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MONOTONES I & II


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#1 glebb

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Posted 15 August 2003 - 06:43 PM

Wondering if anyone has any experience performing or veiwing Ashton's MONOTONES I & II. Please share. :yes:

#2 Mary J

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Posted 18 August 2003 - 07:21 AM

This is from the dim distant past so forgive me if it is a little vague. I saw Monotones at Covent Garden in 1967. I love the Satie music so I was prepared to like the ballets. I would have to try to find my programs to check the casts but I seem to remember Dowell was in Monotones I - frankly the white unitards tended (and probably were intended) to make the movement more abstract and required even more exacting unformity of style and timing. The choreography fit the music beautifully, and the performance demonstrated the Royal Ballet coolness and precision. The dancers seemed like a single entity rather than multiple dancers - very geometric. I liked Monotones II a little less, I think because you can have too much of a good thing. By then the uniqueness of the visual concept had worn off and the ballets are, after all, called monotones.

#3 Giannina

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Posted 18 August 2003 - 07:34 AM

Be still my heart! Monotones II is my favorite ballet. I saw it, and wrote a review for this board, two years ago in London (Royal Ballet) and it was one of my great ballet experiences. Have not seen Monotones I, nor have I seen it offered recently.

Giannina

#4 liebs

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Posted 18 August 2003 - 07:45 AM

I've seen both I and II, done by the Royal and by the Joffrey. They are both exercises in pure classicsm. Ahston has pared away anything tyhat would distract from the essence of the dance and the music. Like the ppd in Balanchine's Midsummer, any false step or mistake by the dancers breaks the mood and spoils the flow of the ballet. This makes these peices very tricky to perform. I'd love to see either ballet again, its been years.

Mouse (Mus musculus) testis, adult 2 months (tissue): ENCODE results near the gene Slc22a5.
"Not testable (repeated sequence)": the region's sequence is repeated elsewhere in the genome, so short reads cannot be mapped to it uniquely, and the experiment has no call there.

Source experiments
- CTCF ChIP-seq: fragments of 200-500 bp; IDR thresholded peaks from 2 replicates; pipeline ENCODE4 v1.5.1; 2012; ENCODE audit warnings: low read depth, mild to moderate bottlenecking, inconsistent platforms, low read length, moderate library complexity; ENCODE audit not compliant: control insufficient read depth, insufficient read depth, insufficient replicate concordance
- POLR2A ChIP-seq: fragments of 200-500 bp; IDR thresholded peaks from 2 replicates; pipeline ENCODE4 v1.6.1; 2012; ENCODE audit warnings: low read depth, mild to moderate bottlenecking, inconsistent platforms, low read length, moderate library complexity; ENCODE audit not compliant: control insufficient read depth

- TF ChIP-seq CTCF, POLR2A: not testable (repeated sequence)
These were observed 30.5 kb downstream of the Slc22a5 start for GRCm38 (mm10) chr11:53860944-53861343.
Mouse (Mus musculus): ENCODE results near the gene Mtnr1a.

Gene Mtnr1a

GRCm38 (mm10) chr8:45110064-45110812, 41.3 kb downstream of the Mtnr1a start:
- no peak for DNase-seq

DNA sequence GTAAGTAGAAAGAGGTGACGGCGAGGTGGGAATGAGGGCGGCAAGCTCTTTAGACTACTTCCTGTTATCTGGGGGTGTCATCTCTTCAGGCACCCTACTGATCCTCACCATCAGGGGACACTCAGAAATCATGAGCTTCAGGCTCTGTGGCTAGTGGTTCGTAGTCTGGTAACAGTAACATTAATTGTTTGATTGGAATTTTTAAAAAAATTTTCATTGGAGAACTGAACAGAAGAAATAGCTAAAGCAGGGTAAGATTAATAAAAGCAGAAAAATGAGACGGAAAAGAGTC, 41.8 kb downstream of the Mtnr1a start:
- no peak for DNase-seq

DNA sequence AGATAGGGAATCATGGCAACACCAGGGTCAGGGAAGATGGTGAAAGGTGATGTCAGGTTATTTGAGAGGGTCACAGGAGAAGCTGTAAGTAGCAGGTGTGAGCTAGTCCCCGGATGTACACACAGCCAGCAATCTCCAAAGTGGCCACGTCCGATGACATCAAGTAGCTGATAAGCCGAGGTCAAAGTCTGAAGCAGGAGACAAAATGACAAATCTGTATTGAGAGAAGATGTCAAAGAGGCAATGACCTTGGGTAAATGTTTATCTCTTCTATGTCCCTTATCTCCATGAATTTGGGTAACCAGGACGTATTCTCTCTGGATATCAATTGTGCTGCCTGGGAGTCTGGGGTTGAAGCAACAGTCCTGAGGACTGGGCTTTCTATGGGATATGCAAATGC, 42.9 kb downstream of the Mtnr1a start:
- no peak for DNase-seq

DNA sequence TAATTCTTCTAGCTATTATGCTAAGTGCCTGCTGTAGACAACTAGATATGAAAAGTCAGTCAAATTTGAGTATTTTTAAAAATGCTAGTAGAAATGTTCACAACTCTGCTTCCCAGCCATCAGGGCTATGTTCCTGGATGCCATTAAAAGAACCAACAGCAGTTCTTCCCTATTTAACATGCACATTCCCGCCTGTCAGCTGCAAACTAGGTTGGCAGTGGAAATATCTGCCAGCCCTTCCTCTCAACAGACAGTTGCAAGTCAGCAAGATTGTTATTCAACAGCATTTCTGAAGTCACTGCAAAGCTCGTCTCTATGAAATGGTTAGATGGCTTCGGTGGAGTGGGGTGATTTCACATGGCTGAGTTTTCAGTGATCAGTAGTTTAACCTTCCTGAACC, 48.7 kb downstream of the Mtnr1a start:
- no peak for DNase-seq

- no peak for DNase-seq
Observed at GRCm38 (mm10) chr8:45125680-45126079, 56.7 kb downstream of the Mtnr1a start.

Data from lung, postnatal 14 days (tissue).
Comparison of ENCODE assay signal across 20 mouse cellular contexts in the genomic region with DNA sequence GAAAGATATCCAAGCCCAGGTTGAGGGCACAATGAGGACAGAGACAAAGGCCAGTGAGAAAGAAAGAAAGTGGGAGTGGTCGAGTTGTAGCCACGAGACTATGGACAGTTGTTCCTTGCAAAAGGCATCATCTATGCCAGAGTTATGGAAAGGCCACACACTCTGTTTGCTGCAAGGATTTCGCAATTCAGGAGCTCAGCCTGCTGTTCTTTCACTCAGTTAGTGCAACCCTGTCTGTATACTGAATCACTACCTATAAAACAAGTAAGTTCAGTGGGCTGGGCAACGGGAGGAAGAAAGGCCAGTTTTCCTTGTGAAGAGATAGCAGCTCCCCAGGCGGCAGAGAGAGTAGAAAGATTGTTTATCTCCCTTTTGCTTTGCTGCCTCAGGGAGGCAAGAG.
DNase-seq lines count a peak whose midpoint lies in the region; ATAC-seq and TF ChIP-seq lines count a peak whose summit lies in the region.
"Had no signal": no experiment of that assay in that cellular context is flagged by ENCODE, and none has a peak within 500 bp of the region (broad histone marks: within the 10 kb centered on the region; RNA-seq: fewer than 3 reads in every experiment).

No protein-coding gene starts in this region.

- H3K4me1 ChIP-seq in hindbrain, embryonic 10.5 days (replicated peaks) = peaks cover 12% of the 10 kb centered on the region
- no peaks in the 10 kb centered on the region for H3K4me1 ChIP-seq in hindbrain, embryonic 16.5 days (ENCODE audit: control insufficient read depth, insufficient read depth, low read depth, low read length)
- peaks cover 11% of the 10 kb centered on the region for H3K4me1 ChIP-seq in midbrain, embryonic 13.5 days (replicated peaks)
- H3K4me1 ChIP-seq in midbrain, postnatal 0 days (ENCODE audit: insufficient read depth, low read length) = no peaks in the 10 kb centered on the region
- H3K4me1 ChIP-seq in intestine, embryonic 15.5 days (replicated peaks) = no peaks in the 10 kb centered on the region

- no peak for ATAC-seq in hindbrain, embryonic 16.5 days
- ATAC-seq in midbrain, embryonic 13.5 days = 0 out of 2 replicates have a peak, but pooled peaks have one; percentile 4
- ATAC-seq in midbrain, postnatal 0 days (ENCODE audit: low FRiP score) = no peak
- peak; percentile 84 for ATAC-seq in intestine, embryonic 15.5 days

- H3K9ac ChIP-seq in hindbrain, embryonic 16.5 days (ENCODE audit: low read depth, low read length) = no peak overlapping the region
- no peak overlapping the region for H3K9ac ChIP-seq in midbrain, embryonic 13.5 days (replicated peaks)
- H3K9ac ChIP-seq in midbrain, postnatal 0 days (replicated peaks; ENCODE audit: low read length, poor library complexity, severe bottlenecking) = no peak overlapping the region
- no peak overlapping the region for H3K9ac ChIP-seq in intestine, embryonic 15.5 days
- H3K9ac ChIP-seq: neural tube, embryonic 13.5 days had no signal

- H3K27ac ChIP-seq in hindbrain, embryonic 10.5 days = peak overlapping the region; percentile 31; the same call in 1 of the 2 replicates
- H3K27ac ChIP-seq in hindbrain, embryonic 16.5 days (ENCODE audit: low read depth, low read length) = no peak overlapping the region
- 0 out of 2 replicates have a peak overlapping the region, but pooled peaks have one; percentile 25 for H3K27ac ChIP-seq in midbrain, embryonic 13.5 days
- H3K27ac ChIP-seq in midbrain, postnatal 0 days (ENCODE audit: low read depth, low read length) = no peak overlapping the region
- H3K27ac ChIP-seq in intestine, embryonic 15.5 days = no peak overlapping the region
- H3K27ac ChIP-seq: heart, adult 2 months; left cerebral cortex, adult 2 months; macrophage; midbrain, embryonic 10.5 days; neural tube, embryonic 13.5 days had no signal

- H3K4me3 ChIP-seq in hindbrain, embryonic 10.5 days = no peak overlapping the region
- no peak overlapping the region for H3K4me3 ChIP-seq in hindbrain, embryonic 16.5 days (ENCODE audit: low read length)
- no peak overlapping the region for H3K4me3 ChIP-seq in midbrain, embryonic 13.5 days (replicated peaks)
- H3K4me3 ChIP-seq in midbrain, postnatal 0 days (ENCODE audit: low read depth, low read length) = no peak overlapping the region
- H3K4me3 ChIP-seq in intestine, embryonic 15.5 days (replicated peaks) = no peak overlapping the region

#5 Alexandra

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Posted 18 August 2003 - 08:53 AM

I only saw Monotones II (the white unitard to the Satie) performed by the Royal in the 1980s, when the bodies weren't as perfectly matched as the original cast. I have seen this a video of this with the original cast and it's in my All Time Top Ten list. I also saw the Joffrey do it, and I thought they made a valiant effort, but they weren't as successful with it as they were in Patineurs and Wedding Bouquet.

The original cast of Monotones (Anthony Dowel, Robert Mead and Vivyane Lorraine and I hope I'm remembering correctly) had two men with nearly the same body proportions and line, and a woman who matched them line for line when she was on pointe, and it's one of those ballets that looks off to me when that can't be recreated (which, of course, it can't). It was the ballet that taught me that ballets have geometry. I saw a film of Ashton coaching once where he was explaining that the crooks of the dancers elbows had to be aligned (all three do arms en couronne). One was about a half-inch off, and that wouldn't do.

I don't know Monotones I as well -- it is more rarely performed. But Antoinette Sibley and Brian Shaw (and Merle Park?) were in the original cast, and I'm sure it was wonderful.

I think this is one of the ballets Joffrey will be reviving this season -- the only American company so far doing an Ashton tribute save for SFB, which gives him two ballets out of three on one program, but I digress. I'd love to see it again.

#6 grace

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Posted 18 August 2003 - 02:01 PM

only seen monotones II (in the mid 80's) - LOVE it, like giannina. :)